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Re: st: Dynamic Panel Data


From   Clive Nicholas <clivelists@googlemail.com>
To   statalist@hsphsun2.harvard.edu
Subject   Re: st: Dynamic Panel Data
Date   Sun, 6 Mar 2011 20:44:27 +0000

Eric De Souza replied to Humaira Asad:

> First, let's ignore the fact that your data are five year averages, and consider them as successive time periods. In this case, the introduction of a lagged value of the dependent variable as regressor makes FE, RE and FD inconsistent because the lagged dependent variable, when transformed in order to apply the above methods are correlated with the residuals. You, therefore, have to use instrumental variables. LDV, because it is identical in effects to FE, has the same problem. Stata has a dynamic panel data routine but I have never used it. What I use is -xtabond2- written by David Roodman and which can be downloaded using -ssc install xtabond2- . The method is not simple and would require some reading up on your part. But if you Google, you will find quite a lot of course notes explaining it. You also have the paper by David Roodman himself, but I personally do not recommend it for beginners. If you wish to use the built-in Stata commands , they are -xtabond- and -xtdpds!
 ys!

[...]

Your position is, of course, supported by Judson and Owen (1999). What
if, however, the coefficient on the LDV is insignificant? Could not
the problem then be ignored? In any case, could one not get round the
problem entirely by using -xtpcse- with the -c(psar1)- option? Nat
Beck and Jon Katz, in a 2004 paper, certainly think so. They write, in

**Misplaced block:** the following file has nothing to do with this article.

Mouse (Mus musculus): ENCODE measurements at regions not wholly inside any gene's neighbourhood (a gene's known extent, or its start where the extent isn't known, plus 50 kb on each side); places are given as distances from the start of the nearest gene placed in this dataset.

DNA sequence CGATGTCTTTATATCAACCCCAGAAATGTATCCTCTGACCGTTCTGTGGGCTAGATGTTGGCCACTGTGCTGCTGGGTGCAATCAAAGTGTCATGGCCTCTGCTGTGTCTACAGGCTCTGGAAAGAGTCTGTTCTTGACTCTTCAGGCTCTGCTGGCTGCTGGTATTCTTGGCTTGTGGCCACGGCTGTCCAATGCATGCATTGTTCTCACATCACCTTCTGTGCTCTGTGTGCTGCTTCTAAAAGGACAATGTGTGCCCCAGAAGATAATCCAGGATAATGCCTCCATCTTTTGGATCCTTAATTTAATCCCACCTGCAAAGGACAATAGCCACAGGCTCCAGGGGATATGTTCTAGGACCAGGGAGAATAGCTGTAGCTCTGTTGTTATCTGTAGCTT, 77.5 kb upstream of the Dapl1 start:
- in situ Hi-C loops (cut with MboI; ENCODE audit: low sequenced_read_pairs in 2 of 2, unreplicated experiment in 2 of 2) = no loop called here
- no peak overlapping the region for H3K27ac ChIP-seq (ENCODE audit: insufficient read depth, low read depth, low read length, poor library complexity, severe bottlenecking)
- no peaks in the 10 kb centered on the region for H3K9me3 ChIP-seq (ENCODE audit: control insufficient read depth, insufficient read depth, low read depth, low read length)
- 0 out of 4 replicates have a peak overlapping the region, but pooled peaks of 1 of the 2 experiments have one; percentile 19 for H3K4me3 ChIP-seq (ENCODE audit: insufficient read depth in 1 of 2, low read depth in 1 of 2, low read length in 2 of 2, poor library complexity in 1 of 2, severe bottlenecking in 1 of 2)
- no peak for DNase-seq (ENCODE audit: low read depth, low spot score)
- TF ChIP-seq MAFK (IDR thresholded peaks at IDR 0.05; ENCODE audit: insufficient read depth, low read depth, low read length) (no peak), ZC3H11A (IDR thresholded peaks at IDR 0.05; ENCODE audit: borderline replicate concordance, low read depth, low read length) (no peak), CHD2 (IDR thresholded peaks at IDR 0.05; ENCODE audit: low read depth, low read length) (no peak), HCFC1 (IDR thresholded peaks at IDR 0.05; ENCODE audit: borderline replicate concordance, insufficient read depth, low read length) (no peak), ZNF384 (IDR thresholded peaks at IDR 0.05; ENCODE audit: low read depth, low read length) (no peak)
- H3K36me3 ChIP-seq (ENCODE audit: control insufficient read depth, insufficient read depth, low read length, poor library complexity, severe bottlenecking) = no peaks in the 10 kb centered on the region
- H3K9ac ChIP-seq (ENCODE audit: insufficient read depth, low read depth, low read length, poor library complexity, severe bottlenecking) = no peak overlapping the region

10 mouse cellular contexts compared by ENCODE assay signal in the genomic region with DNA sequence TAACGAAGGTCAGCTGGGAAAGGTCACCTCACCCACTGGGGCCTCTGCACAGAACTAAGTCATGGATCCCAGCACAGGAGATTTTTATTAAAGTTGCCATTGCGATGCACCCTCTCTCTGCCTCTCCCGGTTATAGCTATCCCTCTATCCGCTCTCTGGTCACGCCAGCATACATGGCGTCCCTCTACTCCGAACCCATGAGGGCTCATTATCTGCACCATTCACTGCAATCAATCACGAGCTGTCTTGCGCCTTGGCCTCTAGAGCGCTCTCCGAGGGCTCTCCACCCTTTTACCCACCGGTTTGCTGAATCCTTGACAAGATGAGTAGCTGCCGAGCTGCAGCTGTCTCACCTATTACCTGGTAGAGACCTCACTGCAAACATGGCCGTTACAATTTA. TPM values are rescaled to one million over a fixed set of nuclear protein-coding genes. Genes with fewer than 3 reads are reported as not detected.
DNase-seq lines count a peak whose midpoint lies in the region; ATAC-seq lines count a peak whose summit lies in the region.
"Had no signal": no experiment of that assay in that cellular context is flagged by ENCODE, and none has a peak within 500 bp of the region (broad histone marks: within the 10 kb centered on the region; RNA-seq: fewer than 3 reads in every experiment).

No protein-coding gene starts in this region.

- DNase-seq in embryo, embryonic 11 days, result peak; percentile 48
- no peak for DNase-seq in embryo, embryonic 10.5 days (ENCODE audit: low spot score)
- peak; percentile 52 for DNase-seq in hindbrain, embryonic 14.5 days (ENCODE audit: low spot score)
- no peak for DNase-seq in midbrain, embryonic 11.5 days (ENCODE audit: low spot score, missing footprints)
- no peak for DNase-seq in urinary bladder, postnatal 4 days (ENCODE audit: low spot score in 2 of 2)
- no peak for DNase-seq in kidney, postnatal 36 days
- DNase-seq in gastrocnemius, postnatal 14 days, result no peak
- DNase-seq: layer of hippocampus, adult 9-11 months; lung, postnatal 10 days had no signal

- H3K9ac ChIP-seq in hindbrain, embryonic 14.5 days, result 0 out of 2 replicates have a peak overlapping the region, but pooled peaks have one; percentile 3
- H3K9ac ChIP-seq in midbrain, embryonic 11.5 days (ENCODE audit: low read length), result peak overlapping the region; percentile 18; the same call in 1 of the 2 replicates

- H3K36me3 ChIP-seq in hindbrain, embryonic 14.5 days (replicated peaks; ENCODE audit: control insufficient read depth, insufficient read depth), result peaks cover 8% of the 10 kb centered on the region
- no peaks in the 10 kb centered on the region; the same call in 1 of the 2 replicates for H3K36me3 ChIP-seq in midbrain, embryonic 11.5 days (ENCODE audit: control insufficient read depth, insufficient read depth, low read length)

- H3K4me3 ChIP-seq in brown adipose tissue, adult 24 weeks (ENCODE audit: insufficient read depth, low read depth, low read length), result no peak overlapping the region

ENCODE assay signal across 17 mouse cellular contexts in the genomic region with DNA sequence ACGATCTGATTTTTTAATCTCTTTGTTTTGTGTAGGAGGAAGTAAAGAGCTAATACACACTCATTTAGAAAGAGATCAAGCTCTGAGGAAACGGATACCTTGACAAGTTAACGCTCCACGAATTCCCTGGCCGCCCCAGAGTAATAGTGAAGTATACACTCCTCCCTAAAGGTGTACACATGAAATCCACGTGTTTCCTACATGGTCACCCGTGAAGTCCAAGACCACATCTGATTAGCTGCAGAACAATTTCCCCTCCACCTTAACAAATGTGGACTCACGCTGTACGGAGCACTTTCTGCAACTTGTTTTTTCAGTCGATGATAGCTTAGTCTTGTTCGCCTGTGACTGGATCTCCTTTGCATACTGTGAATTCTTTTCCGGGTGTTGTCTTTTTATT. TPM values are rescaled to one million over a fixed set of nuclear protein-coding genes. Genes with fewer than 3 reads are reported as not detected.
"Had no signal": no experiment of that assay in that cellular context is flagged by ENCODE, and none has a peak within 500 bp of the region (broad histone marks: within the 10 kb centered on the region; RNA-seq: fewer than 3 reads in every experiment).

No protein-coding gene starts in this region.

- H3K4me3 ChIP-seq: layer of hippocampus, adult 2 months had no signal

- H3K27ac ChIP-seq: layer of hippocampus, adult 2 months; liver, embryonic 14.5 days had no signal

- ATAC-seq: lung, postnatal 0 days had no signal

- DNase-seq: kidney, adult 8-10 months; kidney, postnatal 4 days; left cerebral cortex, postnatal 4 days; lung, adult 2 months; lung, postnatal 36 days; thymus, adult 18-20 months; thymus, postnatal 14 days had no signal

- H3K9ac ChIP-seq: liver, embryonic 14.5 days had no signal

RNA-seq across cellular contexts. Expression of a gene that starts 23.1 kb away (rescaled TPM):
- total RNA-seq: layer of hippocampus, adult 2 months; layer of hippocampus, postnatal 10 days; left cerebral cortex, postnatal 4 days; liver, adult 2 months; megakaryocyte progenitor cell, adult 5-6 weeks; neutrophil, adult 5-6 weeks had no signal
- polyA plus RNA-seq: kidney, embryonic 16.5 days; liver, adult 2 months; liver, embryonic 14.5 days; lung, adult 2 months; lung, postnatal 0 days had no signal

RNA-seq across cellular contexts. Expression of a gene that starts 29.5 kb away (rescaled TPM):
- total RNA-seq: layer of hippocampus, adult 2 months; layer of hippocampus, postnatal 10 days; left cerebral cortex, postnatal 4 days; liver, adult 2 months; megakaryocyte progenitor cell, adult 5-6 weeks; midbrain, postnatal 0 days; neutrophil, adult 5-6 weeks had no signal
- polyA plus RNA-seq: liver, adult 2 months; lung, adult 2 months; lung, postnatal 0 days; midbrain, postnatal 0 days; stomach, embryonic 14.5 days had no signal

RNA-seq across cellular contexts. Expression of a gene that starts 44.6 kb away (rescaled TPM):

the abstract:

"It is shown that there is nothing pernicious in using a lagged
dependent variable, and all dynamic models either implicitly or
explicitly have such a variable; the differences between the models
relate to assumptions about the speeds of adjustment of measured and
unmeasured variables. ... It is noted that models with both a lagged
dependent variable and serially correlated errors can easily be
estimated; it is only OLS that is inconsistent in this situation. We
then show, via Monte Carlo analysis shows that for typical TSCS data
that fixed effects with a lagged dependent variable performs about
as well as the much more complicated Kiviet estimator, and better than
the Anderson-Hsiao estimator (both designed for panels)."

See http://econpapers.repec.org/paper/cltsswopa/1304.htm for the full
paper. I've mentioned Beck, Katz and -xtpcse- so many times in
response to Statalist queries over the years, people must think I'm on
commission, but I'm not a cab for hire just yet.

-- 
Clive Nicholas

[Please DO NOT mail me personally here, but at
<clivenicholas@hotmail.com>. Please respond to contributions I make in
a list thread here. Thanks!]

Judson KA and Owen AL (1999) "Estimating Dynamic Panel Data Models: A
Guide for Macroeconomists", Economics Letters (65): 9-15.

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